Lyon College Announces Addition of Men’s Lacrosse, Monty Curtis Named Head Coach

Lyon College President Dr. W. Joseph King announced the addition of men’s lacrosse and introduced the team’s new head coach, Monty Curtis, at a press conference Thursday, December 6.

The College will apply for membership in the Men’s Collegiate Lacrosse Association (MCLA), a league of eight college lacrosse conferences. Lyon will petition to join the MCLA’s Lone Star Alliance (LSA), which consists of teams in Arkansas, Kansas, Louisiana, Nebraska, Oklahoma, and Texas. The team would start competing in 2021 with potential for NAIA affiliation in the future.

The sport’s new coach, Curtis, has more than two decades of experience in coaching lacrosse, and has helped to move a college team to national affiliation before. Curtis, a charter member of the Southwestern University lacrosse team, was a player, coach, and faculty adviser for the program in Georgetown, Texas. He coached the team to its first win, as well as its first Southwest Lacrosse Association (SWLA) Championship. The SWLA was the precursor to the LSA Conference. Curtis also served as league president during his tenure with the Southwest Lacrosse Association. Curtis left Southwestern with a 70-56 record.

Curtis went on to take over the only National Collegiate Athletic Association (NCAA) lacrosse team in Louisiana at Centenary College in Shreveport. He was coach when the team had its first win.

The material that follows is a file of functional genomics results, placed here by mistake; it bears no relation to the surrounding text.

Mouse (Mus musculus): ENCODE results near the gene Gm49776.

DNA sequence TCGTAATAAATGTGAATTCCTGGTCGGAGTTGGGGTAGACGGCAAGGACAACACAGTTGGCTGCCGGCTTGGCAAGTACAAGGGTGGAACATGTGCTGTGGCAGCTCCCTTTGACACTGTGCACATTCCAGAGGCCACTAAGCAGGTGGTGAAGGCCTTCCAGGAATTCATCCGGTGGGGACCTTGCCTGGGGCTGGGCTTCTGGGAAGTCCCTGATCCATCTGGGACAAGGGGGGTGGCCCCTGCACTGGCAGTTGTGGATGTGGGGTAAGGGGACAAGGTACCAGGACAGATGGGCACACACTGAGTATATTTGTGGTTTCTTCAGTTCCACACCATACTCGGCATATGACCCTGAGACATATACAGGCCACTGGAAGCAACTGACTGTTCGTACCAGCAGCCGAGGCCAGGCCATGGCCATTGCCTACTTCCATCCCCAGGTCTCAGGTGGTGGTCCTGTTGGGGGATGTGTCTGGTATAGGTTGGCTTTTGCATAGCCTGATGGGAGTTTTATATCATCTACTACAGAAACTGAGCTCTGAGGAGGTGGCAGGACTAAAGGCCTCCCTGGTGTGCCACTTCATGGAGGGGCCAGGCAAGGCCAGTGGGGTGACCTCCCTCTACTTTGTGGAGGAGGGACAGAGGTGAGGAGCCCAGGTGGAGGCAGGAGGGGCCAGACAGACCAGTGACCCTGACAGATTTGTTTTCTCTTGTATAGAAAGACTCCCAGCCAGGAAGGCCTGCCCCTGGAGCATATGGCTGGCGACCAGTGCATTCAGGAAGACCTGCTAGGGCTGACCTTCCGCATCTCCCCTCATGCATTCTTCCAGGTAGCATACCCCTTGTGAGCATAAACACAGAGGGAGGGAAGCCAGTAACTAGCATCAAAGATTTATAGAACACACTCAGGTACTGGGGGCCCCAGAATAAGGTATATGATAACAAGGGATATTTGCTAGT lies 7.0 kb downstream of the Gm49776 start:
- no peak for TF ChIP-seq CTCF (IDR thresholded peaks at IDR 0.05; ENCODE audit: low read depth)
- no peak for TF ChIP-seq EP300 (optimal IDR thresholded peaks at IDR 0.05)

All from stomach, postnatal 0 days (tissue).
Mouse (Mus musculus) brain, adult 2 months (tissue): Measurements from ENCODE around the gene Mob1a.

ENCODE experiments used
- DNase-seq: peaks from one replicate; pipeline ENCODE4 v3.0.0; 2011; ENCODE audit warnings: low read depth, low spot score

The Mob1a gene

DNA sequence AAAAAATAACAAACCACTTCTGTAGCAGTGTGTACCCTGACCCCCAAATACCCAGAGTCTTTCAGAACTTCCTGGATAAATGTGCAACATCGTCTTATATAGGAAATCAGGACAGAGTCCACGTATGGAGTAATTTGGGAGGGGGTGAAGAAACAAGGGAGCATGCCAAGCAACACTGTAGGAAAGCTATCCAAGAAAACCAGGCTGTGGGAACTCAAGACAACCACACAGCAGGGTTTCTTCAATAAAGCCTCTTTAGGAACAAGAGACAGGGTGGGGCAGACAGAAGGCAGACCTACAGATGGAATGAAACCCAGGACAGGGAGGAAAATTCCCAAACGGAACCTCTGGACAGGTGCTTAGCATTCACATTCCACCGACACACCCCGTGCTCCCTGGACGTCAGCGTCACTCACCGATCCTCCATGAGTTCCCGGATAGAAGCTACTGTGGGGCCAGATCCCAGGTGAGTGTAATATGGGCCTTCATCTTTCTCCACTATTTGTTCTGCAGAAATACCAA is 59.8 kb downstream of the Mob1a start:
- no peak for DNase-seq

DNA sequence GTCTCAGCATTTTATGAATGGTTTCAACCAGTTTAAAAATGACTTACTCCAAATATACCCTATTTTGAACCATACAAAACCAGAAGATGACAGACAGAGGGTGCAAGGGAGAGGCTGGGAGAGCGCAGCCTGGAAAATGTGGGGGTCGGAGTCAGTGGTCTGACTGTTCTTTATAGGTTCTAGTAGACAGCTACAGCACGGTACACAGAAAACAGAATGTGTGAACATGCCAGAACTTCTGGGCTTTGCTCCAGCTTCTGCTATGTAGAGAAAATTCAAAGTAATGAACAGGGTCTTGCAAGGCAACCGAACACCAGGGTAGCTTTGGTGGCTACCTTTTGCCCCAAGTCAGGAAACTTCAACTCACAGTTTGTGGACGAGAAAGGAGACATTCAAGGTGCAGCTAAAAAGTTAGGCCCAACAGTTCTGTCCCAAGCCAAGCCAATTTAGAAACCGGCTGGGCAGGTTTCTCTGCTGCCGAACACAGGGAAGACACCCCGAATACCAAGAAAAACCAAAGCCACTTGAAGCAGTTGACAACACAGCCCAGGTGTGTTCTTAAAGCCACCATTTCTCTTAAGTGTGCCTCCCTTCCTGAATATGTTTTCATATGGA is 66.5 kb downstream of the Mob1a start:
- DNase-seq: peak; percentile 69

“I am humbled to have this opportunity to introduce lacrosse to the Lyon community,” said Curtis. “What we build has the chance to last and positively impact real lives and the reputation of the sport and the College.”

Curtis said a few factors he will focus on for developing the program will be recruiting, fundamentals, and game strategies.

“A player who spends time practicing the fundamentals will see their efforts rewarded quickly; their success is not necessarily dependent on their physical stature,” he said.

According to, lacrosse is one of the fastest growing team sports in the country. With more than 60,000 competitors in the United States, the number of players has doubled since the late 1990s, early 2000s.

Today, lacrosse is found nationwide. Over 400 schools compete at the NCAA level, 32 at the National Association of Intercollegiate Athletics (NAIA) level, and more than 200 colleges and universities offer men’s club teams. Men’s Collegiate Lacrosse Association (MCLA) is the primary association for men’s club teams. The MCLA has eligibility rules and All-American selections, much like that of the NAIA and NCAA.

Hutchison named new vice president of advancement at Lyon College

David Hutchison has been announced as the new vice president for advancement at Lyon College. He will start January 10, 2019.

David Hutchinson